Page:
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Tesla Ordered to Pay $137 Million in Race Discrimination Lawsuit

by | Oct 8, 2021 | Employee Title VII Claims, Race Discrimination, Title VII Discrimination Claims |

Earlier this week, a federal jury in California decided that Tesla had subjected a former worker to a racially hostile work environment and awarded him $137 million in damages.  The jury awarded the plaintiff, Owen Diaz, $6.9 million in compensatory damages for emotional distress, plus another $130 million in punitive damages.  Diaz’ complaint centered on events that occurred in 2015 and 2016, when he worked as contractor for Tesla.  During this time, Diaz’s co-workers told him to “go back to Africa” and left racially derogatory pictures and drawings – such as swastikas – around the factory.  Additionally, Diaz and other workers were called the n-word by other Tesla employees.  Diaz reportedly made complaints about the hostile work environment, but nothing was done to stop the harassment.

This case highlights the importance of following up on complaints about harassment and discrimination in the workplace.  According to a spokesperson from Tesla, an investigation was conducted after Diaz complained.  However, it is clear that not enough was done to correct the situation, given that he continued to experience harassment.  Under Title VII of the Civil Rights Act, a hostile work environment exists when an employee is subjected to unwanted behavior due to their membership to a protected class (race, sex, etc.) that is either severe or pervasive.  While there is no clear definition as to what constitutes “severe or pervasive” harassment, this is meant to be a high bar, and it is not meant to include one-off jokes or general incivility. While certain acts of harassment – such as the harassment faced by Owen Diaz – fall well over the line of “severe and pervasive,” it is not always so clear with other, less egregious forms of harassment.  In certain jurisdictions, such as Montgomery County, Maryland, the standard for actionable harassment is lower, and an employee merely needs to show that “a reasonable person would consider the conduct to be more than a petty slight, trivial inconvenience, or minor annoyance.”  In the event that an employee comes to you with complaints of harassment, you should consult with an employment attorney in order mitigate your liability under federal, state, and local anti-harassment laws.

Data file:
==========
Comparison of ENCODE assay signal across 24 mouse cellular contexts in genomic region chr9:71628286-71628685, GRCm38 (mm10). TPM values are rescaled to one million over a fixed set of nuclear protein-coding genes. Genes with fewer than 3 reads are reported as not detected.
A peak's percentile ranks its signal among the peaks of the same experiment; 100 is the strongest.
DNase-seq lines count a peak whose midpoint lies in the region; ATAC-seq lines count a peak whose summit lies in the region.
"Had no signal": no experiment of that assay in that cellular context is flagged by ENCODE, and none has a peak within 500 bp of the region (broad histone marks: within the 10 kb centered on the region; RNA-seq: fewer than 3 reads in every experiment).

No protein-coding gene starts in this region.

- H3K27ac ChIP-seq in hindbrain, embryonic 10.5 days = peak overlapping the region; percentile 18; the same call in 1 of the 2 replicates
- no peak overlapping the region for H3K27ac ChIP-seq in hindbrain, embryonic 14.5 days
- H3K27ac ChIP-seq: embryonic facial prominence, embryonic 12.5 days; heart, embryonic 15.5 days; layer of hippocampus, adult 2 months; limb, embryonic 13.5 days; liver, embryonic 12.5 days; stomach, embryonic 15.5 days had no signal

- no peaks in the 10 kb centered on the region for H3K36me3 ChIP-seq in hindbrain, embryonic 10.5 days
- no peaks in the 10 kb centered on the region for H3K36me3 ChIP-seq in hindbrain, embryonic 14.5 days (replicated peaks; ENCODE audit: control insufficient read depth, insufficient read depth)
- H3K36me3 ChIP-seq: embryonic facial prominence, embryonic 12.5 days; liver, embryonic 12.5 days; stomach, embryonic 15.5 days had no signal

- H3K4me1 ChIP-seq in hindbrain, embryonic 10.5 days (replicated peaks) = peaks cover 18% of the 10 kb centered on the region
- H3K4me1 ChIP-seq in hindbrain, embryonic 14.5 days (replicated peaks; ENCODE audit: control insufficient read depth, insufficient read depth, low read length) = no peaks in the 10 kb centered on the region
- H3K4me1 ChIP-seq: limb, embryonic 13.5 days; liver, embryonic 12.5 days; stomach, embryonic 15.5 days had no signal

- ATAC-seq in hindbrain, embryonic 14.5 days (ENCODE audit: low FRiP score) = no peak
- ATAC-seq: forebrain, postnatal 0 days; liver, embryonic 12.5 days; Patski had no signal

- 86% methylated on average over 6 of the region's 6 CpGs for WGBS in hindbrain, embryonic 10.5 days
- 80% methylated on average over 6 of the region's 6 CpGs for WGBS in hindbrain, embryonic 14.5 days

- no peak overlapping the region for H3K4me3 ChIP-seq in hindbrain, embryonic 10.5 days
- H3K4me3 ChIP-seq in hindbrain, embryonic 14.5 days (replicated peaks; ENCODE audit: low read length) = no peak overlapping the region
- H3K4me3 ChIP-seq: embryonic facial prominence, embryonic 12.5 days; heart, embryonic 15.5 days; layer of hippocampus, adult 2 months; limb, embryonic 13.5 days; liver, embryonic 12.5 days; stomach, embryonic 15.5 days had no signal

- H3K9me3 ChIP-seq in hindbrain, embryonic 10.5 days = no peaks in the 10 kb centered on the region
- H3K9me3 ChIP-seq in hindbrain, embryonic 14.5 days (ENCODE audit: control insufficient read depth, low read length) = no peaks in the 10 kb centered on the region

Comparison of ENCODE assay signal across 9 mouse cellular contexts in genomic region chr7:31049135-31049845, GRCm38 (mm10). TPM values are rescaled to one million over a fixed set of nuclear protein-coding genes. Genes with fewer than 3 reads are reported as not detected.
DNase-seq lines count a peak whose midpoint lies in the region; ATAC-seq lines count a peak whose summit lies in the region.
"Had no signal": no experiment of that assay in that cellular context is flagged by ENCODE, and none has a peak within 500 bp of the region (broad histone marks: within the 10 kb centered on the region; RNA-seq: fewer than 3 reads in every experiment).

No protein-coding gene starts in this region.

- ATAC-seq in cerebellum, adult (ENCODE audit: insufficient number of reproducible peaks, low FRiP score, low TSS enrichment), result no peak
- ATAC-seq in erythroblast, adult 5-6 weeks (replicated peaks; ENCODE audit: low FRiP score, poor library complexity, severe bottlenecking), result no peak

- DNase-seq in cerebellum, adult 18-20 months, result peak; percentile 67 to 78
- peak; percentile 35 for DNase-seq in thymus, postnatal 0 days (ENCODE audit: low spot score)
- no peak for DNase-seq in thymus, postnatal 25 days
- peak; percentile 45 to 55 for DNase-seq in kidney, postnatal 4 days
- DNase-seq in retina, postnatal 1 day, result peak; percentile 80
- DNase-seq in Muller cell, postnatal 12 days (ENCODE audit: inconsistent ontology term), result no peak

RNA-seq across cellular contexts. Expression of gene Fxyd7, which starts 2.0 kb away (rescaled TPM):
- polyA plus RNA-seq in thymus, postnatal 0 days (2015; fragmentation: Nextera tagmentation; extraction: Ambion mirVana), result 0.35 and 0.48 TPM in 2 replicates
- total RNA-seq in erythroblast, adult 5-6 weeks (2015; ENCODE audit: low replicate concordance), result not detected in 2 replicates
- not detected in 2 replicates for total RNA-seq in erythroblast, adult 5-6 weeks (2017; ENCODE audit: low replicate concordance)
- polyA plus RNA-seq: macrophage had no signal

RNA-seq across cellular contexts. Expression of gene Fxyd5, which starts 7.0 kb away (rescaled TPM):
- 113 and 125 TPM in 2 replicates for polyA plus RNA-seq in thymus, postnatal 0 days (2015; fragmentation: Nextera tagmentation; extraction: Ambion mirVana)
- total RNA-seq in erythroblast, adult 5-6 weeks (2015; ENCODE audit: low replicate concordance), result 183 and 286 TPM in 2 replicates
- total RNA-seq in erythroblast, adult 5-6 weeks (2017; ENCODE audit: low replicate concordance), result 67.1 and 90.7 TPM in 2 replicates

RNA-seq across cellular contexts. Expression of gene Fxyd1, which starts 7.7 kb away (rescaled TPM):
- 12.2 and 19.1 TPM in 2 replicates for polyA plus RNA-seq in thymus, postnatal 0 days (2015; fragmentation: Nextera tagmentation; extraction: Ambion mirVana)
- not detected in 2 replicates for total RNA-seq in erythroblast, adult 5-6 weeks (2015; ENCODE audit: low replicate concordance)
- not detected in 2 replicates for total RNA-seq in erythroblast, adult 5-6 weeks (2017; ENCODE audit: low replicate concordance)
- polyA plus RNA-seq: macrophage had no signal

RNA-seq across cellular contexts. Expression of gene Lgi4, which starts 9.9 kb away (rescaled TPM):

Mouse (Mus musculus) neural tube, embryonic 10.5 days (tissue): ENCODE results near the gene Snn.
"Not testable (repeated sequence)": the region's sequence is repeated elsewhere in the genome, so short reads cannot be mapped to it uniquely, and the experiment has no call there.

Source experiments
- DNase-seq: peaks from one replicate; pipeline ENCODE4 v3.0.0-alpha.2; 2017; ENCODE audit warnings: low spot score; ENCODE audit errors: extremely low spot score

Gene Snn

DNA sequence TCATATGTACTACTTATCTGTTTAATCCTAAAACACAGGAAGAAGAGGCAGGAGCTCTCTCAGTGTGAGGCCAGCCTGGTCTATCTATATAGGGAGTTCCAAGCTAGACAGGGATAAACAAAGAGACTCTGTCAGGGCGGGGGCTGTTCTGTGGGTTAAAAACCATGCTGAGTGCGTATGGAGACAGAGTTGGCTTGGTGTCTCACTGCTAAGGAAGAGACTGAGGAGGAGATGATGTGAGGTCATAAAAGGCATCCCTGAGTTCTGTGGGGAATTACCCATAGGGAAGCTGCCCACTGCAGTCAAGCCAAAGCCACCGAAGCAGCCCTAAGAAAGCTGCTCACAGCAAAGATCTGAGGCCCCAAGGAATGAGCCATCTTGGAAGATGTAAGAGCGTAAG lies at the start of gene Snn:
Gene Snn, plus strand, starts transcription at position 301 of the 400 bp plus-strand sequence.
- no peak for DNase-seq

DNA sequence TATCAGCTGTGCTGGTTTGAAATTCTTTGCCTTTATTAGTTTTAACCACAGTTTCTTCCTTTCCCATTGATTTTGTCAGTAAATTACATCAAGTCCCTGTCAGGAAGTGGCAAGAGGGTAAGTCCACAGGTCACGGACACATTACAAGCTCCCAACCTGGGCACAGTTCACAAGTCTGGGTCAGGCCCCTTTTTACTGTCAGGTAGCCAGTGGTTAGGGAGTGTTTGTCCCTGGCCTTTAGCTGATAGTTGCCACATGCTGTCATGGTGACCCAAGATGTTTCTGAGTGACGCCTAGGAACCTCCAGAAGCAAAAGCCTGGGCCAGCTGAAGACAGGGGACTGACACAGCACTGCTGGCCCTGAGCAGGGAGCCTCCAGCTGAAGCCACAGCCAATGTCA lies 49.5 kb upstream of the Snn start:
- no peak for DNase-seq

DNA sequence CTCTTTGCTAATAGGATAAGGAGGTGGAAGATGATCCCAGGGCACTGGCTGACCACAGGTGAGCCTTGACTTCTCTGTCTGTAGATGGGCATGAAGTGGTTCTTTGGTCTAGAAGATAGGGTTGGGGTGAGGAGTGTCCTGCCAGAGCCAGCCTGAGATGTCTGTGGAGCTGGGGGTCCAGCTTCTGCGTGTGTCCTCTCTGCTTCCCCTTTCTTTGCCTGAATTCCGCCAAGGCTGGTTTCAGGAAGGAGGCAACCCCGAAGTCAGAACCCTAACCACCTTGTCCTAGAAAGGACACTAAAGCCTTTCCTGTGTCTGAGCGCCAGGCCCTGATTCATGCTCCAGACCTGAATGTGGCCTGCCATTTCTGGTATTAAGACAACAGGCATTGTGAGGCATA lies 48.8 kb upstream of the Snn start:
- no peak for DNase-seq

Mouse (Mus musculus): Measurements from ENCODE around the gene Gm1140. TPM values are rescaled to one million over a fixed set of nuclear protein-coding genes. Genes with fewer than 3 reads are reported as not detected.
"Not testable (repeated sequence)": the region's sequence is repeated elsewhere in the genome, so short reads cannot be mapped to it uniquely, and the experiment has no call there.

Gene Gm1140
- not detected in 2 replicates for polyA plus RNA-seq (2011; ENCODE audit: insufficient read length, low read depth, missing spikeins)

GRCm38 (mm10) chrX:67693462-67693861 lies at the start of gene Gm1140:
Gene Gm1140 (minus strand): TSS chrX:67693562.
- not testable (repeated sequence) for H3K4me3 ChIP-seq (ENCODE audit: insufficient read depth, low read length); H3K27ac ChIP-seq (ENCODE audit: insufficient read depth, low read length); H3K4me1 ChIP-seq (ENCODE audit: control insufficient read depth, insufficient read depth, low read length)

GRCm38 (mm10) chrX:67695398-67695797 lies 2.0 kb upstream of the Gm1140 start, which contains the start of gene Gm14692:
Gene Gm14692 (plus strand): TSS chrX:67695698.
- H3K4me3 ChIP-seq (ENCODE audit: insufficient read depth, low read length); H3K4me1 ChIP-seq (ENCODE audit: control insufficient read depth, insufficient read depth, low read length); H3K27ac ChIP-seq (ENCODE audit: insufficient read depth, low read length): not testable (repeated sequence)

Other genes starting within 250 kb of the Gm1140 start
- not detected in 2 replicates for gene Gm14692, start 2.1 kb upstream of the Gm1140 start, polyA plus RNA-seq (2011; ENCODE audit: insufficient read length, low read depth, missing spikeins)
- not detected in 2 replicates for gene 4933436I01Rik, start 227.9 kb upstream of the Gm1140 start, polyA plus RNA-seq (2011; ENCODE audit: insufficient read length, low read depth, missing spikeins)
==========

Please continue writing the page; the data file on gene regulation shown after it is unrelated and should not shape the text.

If you have questions about workplace harassment, or any other area of employment law, contact Thatcher Zavaro & Mani at 301-850-1246www.ThatcherLaw.com.  Follow us on: